Who needs movie remixes?
Big names are reworking hits of the past. A few of these filmmakers might actually end up hitting box office pay dirt, writes Saibal Chatterjee.india Updated: Mar 20, 2006 19:43 IST
The remake bandwagon is spilling over with hopeful travellers. Interestingly, however, none of the personages that are hitching a ride is a B-grade wannabe with his sights set on churning out a quickie and making a fast buck.
With names like Yash Chopra, Ram Gopal Varma, Farhan Akhtar, JP Dutta, Feroz Khan, David Dhawan and Rituparno Ghosh engaged in reworking hits of the past for a new generation, one thing that the sceptics need not be worried about is intrinsic quality.
But the worries are multiplying. Tens of crores of rupees will be sunk into these films. Will the makers of these ‘tributes’ come out swimming?
Yash Chopra, the biggest of them all, has decided to reclaim that big fat romantic film, Kabhi Kabhie (1976), from the recesses of movie folklore and give it a new sheen. The move flies in the face of the publicity catch line that described Kabhie Kabhie as “a film that happens sometimes”. What time frame should ‘sometimes’ be construed to mean? Is 30 years good enough?
Even Rituparno Ghosh, who has hitherto worked only with original narrative material, is now drawing inspiration from Goldie Anand’s timeless Guide (1965). A film that clicked big time over 40 years ago and fetched actor Dev Anand his only Filmfare Award does not probably need a makeover because its sweeping drama and its memorable music still live on in our midst. Ghosh, of course, has been at pains to emphasise that his upcoming film isn’t a remake at all. It is only ‘inspired’ by a part of the original story.
Yash Chopra has decided to reclaim that big fat romantic film, KabhieKabhie (1976), from the recesses of movie folklore and give it a new sheen.
It is, however, not just romantic dramas and emotional sagas that are on the Bollywood makeover table. Potboilers also seem to be fair game. Feroz Khan is remaking his 1980 action thriller Qurbani, Farhan Akhtar is reconstructing the Amitabh Bachchan starrer Don (1978) with Shah Rukh Khan in the lead and David Dhawan is in the midst of a new version of Manmohan Desai’s comic caper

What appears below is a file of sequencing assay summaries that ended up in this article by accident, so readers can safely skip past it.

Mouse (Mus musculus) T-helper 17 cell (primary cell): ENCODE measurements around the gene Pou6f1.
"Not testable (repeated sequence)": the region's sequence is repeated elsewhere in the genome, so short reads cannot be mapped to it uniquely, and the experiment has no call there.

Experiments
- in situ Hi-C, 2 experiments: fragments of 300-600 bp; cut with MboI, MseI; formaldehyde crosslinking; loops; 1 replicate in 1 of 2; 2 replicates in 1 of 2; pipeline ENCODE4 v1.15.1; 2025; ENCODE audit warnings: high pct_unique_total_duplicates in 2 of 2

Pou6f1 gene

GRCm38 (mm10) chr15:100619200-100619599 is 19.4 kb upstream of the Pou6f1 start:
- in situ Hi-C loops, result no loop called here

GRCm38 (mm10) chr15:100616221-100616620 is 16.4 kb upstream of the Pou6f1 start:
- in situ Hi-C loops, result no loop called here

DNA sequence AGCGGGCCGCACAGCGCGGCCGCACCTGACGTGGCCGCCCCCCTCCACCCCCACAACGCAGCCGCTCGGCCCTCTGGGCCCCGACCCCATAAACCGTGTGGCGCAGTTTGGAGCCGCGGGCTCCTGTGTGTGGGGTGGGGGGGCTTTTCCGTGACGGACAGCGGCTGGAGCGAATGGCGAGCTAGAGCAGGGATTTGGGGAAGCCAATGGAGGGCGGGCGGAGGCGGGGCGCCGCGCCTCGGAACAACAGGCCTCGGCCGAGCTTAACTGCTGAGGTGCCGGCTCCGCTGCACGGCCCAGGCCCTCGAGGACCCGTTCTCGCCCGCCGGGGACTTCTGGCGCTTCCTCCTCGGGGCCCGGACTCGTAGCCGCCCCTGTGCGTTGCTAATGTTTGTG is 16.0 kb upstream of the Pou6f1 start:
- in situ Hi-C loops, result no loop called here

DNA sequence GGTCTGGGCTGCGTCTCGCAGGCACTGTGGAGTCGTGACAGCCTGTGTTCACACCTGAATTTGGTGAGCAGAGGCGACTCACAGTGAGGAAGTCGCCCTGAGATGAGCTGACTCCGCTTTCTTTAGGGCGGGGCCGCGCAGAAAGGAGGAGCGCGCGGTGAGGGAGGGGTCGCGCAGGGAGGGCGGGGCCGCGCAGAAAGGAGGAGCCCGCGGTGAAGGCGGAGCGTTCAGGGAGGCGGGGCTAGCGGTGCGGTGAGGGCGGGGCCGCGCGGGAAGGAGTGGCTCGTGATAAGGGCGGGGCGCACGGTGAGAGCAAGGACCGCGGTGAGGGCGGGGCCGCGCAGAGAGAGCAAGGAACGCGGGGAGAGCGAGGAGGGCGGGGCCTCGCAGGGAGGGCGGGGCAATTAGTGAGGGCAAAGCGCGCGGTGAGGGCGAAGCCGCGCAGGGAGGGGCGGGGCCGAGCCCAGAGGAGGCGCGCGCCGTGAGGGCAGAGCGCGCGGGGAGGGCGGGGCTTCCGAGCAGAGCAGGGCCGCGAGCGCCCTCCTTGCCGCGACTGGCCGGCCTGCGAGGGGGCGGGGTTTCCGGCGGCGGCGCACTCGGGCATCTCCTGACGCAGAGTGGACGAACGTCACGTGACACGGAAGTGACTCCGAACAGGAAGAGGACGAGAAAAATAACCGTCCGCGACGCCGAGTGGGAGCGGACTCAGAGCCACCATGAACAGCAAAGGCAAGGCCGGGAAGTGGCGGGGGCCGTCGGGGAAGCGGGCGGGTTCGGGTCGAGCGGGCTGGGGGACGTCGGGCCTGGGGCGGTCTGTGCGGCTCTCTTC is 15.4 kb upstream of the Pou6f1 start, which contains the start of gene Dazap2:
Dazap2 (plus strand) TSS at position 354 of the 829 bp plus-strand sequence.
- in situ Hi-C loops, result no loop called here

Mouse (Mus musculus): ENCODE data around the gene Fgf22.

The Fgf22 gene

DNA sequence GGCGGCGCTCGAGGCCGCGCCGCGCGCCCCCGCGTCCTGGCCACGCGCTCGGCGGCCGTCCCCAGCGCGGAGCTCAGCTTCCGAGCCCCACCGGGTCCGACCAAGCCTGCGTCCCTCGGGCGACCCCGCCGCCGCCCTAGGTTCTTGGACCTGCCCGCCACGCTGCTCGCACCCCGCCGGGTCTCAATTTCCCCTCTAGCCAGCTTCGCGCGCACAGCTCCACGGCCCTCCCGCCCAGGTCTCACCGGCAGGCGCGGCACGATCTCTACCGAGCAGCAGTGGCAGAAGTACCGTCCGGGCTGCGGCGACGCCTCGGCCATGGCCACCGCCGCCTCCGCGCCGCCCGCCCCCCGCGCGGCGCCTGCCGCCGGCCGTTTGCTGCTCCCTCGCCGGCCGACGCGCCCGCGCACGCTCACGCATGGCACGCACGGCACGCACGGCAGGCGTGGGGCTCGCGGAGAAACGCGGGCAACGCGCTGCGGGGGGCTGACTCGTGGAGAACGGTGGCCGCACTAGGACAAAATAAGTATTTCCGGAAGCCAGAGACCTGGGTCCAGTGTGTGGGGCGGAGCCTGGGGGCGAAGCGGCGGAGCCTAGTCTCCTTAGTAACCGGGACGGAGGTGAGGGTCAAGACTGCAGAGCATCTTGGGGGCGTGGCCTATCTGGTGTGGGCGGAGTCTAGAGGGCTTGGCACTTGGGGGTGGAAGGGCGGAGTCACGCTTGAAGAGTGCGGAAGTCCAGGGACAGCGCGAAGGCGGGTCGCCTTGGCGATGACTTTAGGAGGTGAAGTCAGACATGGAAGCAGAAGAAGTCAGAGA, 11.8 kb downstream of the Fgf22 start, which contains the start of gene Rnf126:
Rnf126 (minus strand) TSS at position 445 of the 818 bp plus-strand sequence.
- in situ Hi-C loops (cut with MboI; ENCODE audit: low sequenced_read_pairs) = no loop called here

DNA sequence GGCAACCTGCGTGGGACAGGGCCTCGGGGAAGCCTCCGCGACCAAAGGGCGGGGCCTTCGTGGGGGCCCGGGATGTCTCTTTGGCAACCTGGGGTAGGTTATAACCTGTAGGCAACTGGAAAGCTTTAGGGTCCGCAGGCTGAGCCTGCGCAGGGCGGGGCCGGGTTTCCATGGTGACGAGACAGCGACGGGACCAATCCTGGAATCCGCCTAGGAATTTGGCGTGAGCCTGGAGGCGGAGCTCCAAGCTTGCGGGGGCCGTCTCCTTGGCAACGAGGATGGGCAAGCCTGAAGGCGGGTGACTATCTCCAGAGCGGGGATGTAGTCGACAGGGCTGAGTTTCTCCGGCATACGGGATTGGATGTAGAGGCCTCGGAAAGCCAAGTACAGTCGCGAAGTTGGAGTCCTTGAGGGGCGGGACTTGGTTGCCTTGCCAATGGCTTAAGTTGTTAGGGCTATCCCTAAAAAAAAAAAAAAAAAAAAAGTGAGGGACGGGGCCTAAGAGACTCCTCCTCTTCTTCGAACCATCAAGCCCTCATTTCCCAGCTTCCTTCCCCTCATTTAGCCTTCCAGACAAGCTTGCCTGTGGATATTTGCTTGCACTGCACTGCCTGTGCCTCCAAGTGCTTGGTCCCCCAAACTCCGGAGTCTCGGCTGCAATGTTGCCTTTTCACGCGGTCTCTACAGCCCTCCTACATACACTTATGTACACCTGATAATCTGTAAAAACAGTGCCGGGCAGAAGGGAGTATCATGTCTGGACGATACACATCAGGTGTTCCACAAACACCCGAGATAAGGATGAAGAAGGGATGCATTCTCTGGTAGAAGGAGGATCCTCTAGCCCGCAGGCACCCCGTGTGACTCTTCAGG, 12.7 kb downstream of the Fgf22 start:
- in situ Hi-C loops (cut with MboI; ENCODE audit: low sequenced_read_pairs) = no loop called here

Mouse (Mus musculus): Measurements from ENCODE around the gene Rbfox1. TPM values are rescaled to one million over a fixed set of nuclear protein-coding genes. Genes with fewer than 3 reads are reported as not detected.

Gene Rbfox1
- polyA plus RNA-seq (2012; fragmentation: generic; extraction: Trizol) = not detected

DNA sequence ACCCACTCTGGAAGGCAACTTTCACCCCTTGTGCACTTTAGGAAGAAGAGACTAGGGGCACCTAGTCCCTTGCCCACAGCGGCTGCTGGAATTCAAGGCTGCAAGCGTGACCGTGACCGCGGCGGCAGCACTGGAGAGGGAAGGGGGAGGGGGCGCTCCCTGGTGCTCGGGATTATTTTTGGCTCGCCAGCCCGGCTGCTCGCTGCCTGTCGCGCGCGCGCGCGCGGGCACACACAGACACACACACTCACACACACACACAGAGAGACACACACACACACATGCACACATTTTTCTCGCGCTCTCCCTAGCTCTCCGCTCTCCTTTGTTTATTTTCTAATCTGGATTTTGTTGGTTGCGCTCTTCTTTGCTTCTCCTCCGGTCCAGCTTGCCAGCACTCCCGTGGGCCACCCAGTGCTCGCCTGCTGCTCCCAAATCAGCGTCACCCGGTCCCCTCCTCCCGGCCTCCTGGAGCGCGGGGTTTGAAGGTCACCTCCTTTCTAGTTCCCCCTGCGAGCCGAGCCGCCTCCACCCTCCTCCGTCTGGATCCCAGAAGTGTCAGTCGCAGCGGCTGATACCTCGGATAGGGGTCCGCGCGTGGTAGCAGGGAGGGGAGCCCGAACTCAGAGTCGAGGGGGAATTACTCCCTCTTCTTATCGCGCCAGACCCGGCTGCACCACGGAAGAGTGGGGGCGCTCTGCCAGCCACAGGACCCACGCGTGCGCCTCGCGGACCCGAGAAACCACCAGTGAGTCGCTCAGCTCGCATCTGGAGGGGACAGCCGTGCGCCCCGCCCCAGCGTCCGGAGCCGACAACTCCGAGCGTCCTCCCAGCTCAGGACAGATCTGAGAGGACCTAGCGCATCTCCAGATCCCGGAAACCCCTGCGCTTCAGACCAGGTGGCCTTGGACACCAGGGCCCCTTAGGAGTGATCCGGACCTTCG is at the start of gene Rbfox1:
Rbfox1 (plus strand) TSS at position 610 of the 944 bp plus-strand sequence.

Amar Akbar Anthony
(1977) with a crop of new comedians.
Just as famously, Ram Gopal Varma is relocating Veeru, Jai, Thakur and Gabbar Singh from dusty Ramgarh to neon-lit Mumbai in his much-publicised version of Ramesh Sippy’s Sholay (1975). JP Dutta is close to wrapping up Umrao Jaan, which, he claims with some justification, isn’t strictly a remake of Muzaffar Ali’s off-mainstream 1981 musical drama.
The question is: does anybody really need this plethora of remakes? True, a few of these respected filmmakers might actually end up hitting box office pay dirt. Who knows, their efforts might even yield memorable movies. The concern is that the audience that these films are purportedly targeting has moved on. This is the era of blockbusters like Black and Rang De Basanti, films that dared to defy the norms of commercial Hindi cinema and yet came up trumps.
That apart, these films aren’t really old enough to require a reinterpretation. They are still rather fresh in our memories. Yes, filmgoers who grew up on Sholay, Kabhi Kabhie and Amar Akbar Anthony might be attracted by the sense of nostalgia that these films are likely to generate but that may not be enough to justify their making.
Today’s movie buff, a creature of the multiplexes, may have seen these films several times over already on satellite television and, therefore, could well be assailed by an overwhelming feeling of déjà vu.
If Sanjay Leela Bhansali’s Devdas and the Vidhu Vinod Chopra-produced Parineeta clicked, it was primarily because the original versions were made nearly half a century ago and they had dropped out of the commercial orbit, if not the public consciousness. Bimal Roy had made Parineeta in 1953 and Devdas in 1955.
Films like Sholay and Amar Akbar Anthony are too close to us for comfort. Any attempt to trifle with storylines that still survive in the collective memory of moviegoers is fraught with risk. Twenty-five years isn’t, after all, a particularly long time in the life of a blockbuster. All these movie remakes might, therefore, end up having the same effect as the exploitative musical remixes that are foisted upon us these days. That is hardly the sort of comparison that the likes of Yash Chopra, Ram Gopal Varma and Farhan Akhtar would want their work to attract!